Why Colombia Has Taken In 1 Million Venezuelans

Colombia is currently dealing with a massive wave of refugees coming from Venezuela. A severe economic crisis under current President Nicolás Maduro is causing them to flee; inflation rates are high and there isn’t enough food available for people in Venezuela to eat. Thousands of Venezuelans are crossing the Simón Bolívar International Bridge in Cúcuta, a Venezuelan border town, every day. And Colombia doesn’t seem to be turning anyone away.

In the latest episode of Borders, a series from Vox’s Johnny Harris in which he travels the globe to listen to the people living on the front lines of international relations, Harris looks at why Colombia doesn’t deny entry to these refugees, the shared history between the two nations, and the potential limit of Colombia’s acceptance of incoming Venezuelans.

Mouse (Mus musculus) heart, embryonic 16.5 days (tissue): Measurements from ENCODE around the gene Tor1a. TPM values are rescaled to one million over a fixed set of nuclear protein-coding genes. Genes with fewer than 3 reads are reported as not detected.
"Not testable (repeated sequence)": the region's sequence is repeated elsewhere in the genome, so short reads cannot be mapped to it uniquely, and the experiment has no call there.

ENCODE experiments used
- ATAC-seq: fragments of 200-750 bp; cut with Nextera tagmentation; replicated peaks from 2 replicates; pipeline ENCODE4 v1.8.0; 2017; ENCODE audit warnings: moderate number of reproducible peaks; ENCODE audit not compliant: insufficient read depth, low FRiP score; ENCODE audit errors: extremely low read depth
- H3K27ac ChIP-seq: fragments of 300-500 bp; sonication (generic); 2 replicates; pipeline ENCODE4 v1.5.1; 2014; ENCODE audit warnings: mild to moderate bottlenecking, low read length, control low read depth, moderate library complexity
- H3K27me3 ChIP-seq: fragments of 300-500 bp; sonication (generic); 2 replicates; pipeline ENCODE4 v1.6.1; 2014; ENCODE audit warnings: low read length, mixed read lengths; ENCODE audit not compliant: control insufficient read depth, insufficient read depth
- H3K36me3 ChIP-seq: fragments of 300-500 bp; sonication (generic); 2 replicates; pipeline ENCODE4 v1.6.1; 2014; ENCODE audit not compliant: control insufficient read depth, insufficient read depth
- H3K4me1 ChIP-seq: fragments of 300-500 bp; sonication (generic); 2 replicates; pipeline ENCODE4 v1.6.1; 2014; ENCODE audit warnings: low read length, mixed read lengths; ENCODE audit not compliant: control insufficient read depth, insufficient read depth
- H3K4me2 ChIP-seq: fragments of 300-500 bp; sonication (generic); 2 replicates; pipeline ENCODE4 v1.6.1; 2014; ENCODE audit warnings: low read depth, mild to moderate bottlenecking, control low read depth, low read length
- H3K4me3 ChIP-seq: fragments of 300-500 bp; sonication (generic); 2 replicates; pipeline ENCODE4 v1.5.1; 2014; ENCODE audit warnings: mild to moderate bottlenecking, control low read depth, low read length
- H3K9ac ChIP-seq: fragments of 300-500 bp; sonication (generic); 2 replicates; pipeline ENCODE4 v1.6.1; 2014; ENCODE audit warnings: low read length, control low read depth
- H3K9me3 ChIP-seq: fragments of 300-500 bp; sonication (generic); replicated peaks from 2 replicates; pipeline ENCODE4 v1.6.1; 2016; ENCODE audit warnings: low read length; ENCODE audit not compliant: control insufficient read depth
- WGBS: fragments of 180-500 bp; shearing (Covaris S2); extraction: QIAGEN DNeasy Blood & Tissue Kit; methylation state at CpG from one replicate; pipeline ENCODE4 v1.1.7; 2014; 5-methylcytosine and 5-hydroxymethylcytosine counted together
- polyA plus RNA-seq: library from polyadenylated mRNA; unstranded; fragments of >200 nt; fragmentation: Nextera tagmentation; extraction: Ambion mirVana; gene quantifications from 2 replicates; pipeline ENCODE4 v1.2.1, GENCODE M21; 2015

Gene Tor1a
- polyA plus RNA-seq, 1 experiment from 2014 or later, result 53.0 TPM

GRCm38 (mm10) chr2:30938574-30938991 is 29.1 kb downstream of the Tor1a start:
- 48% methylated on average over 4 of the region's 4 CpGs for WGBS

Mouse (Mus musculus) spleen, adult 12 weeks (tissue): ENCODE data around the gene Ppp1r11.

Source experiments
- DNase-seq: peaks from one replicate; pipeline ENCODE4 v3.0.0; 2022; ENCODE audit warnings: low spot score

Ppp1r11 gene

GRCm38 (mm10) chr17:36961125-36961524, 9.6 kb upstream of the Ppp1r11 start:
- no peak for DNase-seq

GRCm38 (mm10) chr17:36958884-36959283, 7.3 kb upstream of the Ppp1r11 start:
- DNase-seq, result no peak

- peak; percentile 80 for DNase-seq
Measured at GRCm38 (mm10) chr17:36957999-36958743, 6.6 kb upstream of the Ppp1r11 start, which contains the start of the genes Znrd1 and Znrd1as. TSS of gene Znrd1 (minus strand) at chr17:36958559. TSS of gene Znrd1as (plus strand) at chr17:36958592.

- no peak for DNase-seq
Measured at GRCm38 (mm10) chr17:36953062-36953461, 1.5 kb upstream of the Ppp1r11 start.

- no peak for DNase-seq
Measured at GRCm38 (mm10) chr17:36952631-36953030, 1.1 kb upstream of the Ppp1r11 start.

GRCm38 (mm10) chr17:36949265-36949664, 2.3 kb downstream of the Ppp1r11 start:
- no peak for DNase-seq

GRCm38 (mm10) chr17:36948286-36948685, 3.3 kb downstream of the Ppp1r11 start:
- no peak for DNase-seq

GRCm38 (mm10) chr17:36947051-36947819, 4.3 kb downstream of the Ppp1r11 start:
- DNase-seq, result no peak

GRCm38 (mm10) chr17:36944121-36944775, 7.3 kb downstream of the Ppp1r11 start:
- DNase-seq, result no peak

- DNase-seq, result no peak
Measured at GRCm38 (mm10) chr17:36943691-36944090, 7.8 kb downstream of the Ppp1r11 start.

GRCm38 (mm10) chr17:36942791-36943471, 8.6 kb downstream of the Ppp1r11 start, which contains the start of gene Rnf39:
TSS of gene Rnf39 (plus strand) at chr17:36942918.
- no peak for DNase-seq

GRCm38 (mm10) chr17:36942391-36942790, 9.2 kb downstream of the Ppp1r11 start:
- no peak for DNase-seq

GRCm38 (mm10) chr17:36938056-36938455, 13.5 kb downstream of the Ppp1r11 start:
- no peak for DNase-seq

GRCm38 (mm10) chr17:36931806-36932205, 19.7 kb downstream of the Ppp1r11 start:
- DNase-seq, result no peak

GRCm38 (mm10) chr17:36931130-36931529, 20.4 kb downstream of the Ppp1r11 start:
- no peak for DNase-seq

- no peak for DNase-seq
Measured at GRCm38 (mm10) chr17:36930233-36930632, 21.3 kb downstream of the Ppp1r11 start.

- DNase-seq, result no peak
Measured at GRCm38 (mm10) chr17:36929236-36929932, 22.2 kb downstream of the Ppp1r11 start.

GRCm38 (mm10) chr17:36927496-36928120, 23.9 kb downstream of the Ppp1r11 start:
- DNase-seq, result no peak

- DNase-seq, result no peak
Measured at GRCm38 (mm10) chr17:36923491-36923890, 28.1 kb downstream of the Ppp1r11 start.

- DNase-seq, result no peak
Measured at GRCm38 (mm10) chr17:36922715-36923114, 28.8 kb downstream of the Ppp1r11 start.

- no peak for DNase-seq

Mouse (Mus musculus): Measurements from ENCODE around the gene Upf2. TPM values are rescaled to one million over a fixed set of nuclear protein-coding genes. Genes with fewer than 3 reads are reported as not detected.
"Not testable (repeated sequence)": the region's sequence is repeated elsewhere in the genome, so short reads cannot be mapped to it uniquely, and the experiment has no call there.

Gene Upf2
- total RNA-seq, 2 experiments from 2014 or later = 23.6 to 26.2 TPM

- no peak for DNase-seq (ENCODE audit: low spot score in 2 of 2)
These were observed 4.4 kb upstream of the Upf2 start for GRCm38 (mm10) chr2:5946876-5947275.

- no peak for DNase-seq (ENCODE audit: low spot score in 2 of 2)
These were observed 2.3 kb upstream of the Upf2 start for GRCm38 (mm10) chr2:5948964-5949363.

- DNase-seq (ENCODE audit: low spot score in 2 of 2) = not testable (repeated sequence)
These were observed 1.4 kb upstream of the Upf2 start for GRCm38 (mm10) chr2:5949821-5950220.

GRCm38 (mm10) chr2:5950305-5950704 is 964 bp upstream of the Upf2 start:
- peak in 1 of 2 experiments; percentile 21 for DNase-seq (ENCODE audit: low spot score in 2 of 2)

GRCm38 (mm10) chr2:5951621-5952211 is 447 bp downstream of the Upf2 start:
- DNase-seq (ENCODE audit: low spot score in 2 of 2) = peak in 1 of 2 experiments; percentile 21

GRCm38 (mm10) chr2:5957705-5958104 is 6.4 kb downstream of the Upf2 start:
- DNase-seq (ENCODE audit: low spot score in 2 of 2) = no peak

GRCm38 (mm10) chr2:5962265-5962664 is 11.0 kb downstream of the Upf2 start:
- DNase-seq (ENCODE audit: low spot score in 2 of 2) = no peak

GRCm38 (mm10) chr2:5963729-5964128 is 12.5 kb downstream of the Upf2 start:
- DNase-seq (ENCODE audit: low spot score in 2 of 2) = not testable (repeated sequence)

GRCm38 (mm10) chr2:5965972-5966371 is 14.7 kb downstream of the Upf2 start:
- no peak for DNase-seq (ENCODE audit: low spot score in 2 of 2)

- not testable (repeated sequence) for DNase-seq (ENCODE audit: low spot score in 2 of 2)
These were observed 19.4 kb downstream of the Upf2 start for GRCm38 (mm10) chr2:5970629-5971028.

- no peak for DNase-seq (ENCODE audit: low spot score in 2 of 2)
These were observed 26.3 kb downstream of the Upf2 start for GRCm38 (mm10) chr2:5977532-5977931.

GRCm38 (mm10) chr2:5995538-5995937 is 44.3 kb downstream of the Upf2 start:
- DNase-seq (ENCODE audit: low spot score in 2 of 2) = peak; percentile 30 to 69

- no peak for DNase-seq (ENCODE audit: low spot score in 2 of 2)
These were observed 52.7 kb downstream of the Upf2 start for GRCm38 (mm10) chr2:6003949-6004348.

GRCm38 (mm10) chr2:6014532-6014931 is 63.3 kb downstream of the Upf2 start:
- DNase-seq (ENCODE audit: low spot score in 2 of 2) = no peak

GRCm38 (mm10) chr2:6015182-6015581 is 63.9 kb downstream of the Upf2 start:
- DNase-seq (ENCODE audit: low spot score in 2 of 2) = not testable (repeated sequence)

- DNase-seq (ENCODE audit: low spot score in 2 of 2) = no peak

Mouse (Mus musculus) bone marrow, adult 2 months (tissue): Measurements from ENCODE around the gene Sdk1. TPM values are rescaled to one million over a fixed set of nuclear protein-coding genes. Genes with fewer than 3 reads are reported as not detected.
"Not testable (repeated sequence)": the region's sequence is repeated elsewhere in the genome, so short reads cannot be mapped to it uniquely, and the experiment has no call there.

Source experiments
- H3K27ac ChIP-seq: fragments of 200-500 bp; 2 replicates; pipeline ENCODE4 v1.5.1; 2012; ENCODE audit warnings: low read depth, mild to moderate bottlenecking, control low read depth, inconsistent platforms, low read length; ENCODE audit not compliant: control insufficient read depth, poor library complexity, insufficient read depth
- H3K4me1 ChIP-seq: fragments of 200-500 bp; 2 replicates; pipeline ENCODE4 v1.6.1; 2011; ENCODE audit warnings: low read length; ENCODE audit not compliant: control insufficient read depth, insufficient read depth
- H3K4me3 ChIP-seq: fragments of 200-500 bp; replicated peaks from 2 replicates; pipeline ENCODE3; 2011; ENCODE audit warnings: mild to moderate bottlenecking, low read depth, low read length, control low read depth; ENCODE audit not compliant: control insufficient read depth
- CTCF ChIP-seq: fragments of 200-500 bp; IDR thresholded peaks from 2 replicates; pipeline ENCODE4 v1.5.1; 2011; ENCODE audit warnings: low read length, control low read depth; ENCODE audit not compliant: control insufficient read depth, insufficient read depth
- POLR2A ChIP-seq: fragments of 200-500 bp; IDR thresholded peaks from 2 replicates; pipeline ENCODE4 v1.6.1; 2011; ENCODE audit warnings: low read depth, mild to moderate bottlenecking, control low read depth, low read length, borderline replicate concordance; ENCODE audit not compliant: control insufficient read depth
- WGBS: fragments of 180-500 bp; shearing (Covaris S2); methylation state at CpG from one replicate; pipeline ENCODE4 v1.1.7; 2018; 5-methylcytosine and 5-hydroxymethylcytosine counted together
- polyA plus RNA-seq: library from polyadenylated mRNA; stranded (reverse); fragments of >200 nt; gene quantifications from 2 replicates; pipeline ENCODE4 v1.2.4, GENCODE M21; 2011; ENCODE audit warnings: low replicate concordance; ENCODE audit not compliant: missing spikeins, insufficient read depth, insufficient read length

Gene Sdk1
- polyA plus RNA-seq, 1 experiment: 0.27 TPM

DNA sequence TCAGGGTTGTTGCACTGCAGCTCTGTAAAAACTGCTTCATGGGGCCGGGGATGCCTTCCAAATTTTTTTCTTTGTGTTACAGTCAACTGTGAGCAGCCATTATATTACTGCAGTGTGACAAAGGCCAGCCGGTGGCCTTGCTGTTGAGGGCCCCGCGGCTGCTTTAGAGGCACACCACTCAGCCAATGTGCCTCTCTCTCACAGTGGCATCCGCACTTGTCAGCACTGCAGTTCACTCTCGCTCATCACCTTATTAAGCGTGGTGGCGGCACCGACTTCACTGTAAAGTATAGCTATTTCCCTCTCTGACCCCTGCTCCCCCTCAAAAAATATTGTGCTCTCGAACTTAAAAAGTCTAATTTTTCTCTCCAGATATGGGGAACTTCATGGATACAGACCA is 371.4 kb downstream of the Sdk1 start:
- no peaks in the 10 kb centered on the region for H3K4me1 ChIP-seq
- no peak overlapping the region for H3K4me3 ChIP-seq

The video explains why while other countries in the region, such as Brazil, Chile and Panama, have put measures in to stop mass migration, Colombia has kept its borders open. At the migrant camp, the government is offering all kinds of assistance, from medical and psychological to haircuts and manicures.

It also shares commentary from displaced Venezuelans. “A monthly salary doesn’t even buy you a box of cereal”, one man says. “Venezuela is in crisis. There is nothing there”, a woman laments.

Harris also demonstrates how bad things are in Venezuela by visiting an artisanal stall of purses and sculptures made entirely of Bolivares bills. Inflation is so high, that this money is now completely worthless.

Watch the video to also discover how during the 80s and 90s, Colombia experienced a violent civil war with the FARC that displaced 7 million people, many of which went to Venezuela, and how this is Colombia’s way of paying back.